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ArlingtonDance impresario honored by Community Foundation

Dance impresario honored by Community Foundation

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When she was 7 years old, Lucy Bowen’s mother agreed to let her join two friends and start taking ballet classes.

Two quick realities quickly reared their heads: Little Lucy didn’t like the pink tights, and really didn’t like her teacher.

(“I don’t think she liked me, either,” Bowen recalled.)

While that initial foray into the world of performing arts didn’t pan out, Bowen gave it a try in slightly different conditions just a few years later. “At 11, I fell in love with dance,” she recalled.


And thus began a love affair that provided Bowen with a professional career and, perhaps tangentially but by no means inconsequentially, ways to impact the lives of thousands of local residents.

For her efforts, Bowen was honored Nov. 18 with the William T. Newman Jr. Spirit of Community Award, the latest in a pantheon of community leaders stretching back nearly three decades.

For a quarter-century until this past September, Bowen was the artistic director of the Bowen McCauley Dance Company, a professional modern-dance troupe based in Arlington.

The organization went beyond public performances, however, working with groups from the very young to the much more seasoned to spread “the joy that arts can bring.”

“It’s so important to life,” Bowen said of the arts during remarks at the Spirit of Community Ceremony, held online for a second year in a row due to pandemic conditions.

She pointed to the impact on those who participate in the troupe’s Dance for Parkinson initiative, which provides specialized movement instruction for those with the neurological disorder and their caregivers.

“It does something to the brain as well as the body,” Bowen said of the instruction, which continued on Zoom during the pandemic, and now is back to in-person events, having been absorbed from Bowen McCauley Dance by the Kennedy Center and several other regional partners.

The dance troupe also worked with Arlington schools – “we influenced a lot of children who were not exposed to dance,” Bowen said – and its artistic director served as a conduit to connect the local arts community to the business world through service with the Arlington Chamber of Commerce and Arlington Economic Development Commission.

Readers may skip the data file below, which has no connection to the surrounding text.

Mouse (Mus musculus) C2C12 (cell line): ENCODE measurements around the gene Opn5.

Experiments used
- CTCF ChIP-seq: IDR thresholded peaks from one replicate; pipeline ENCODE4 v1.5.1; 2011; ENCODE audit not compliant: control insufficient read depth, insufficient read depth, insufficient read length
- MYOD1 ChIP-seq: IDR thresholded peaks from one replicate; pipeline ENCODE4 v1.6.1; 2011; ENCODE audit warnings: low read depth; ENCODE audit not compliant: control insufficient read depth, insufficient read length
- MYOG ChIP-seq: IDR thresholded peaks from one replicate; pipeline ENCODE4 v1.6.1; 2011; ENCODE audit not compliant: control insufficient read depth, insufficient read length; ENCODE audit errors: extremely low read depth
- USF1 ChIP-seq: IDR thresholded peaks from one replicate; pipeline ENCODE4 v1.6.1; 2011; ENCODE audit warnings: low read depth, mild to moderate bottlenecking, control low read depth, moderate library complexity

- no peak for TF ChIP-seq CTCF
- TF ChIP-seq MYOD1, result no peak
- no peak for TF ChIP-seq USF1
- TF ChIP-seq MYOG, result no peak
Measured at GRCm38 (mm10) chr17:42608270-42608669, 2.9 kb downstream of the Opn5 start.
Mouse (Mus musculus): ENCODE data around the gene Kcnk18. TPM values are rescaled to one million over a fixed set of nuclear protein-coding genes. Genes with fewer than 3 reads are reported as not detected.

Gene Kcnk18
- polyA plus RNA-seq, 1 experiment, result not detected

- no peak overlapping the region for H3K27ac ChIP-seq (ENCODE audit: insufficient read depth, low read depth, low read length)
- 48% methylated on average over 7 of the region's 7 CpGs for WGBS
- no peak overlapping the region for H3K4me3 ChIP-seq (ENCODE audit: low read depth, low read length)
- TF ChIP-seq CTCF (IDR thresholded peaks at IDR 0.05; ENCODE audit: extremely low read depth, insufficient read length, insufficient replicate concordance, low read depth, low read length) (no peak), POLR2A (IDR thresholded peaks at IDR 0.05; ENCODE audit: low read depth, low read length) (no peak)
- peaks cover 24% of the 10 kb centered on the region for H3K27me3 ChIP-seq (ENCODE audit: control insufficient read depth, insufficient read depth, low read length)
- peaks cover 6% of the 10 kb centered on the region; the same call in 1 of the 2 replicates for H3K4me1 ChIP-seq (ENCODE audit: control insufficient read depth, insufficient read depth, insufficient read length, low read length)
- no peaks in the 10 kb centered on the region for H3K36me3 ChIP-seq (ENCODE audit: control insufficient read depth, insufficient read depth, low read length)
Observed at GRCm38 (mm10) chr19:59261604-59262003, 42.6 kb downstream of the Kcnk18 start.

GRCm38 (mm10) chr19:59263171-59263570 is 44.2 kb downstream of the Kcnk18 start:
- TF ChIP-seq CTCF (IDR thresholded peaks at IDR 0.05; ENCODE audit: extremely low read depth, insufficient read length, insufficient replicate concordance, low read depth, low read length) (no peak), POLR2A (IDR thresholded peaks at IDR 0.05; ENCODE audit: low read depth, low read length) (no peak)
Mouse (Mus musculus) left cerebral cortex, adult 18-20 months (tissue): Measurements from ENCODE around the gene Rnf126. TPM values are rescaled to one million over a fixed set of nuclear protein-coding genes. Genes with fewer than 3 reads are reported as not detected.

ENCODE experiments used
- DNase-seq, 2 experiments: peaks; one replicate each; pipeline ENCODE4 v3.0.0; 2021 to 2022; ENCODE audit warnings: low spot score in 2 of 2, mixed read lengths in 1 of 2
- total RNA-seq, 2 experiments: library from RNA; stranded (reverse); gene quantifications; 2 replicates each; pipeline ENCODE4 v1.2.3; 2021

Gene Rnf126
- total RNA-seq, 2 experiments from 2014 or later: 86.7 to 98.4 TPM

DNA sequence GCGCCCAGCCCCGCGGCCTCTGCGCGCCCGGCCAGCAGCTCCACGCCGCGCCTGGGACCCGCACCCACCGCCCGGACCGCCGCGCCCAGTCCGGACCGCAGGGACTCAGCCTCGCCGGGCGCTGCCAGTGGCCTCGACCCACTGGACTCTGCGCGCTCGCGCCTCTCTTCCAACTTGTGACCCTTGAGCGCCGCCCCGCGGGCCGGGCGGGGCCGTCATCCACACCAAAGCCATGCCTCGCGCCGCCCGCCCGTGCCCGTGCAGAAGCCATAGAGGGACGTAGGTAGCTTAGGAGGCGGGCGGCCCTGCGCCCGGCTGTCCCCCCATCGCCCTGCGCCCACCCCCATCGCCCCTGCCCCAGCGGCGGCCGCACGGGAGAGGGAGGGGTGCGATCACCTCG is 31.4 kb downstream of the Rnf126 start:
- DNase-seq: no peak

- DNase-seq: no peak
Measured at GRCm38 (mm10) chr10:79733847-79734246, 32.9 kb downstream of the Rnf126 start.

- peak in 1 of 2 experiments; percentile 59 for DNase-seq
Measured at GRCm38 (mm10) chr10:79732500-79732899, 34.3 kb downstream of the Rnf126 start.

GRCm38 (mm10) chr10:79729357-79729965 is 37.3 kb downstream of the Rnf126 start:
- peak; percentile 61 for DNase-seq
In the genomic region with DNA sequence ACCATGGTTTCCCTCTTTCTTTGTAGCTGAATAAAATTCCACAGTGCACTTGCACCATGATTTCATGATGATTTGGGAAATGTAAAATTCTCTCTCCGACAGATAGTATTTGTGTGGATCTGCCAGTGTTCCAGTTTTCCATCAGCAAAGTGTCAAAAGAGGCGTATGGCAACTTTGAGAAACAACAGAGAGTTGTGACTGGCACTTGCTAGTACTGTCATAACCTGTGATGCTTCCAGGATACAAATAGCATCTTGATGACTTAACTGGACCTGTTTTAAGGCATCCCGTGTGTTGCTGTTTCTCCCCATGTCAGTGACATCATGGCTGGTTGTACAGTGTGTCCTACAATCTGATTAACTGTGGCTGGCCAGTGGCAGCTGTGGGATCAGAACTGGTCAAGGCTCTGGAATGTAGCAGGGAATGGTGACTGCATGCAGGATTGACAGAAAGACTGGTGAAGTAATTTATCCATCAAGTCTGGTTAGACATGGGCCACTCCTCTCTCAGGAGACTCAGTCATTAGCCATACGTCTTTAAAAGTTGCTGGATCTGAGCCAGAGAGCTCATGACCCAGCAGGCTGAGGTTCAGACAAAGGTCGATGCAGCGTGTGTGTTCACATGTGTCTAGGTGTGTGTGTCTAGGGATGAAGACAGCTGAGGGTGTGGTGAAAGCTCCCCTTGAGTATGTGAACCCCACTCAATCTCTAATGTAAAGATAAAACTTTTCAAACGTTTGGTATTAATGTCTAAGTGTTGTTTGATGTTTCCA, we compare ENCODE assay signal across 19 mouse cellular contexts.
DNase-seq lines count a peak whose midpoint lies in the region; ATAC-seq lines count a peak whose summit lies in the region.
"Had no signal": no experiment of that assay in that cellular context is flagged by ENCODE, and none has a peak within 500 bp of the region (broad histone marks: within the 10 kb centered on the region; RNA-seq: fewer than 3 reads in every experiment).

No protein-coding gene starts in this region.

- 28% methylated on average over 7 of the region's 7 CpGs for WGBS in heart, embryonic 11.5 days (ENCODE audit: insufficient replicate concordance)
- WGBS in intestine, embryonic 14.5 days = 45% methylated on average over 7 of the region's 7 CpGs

The Spirit of Community Award was inaugurated in 1993, the same year the Arlington Community Foundation bestowed its first grants. The inaugural recipient was civic leader Joan Cooper, who over the course of time has been followed by a virtual hall-of-fame of Arlington civic leadership.

The honorees have been the type of people who “have stepped up . . . to build lasting legacies that will benefit our community for generations to come,” said Circuit Court Chief Judge William Newman Jr., who founded the Arlington Community Foundation. Several years ago, his name was added to the award to honor his lengthy community service, which before being elected by the General Assembly to the bench included several terms on the Arlington County Board.

Also honored during the online ceremony were Florence Ross, who received the Spirit of Advocacy Award, and Kay Nassetta, honored with the Spirit of Volunteerism Award.

And while the awards represented the event’s focalpoint, there also was a focus on how the foundation has worked to adapt its work in the pandemic era.

“Our organization is evolving and innovating,” said Jade Gong, who chairs the board of directors. She said the foundation – which over the past year awarded $15 million in grants and $600,000 in scholarships – promotes “the best and most promising ideas for tackling our most difficult problems.”

The pandemic has had as much an economic impact as a health one, foundation CEO Jennifer Owens said.

“We’ve seen an accelerating pace of displacement,” she noted, but remarked that the public has stepped up to support initiatives that try to blunt the impact of gentrification.

“Truly extraordinary things happen in our community,” Owens said.

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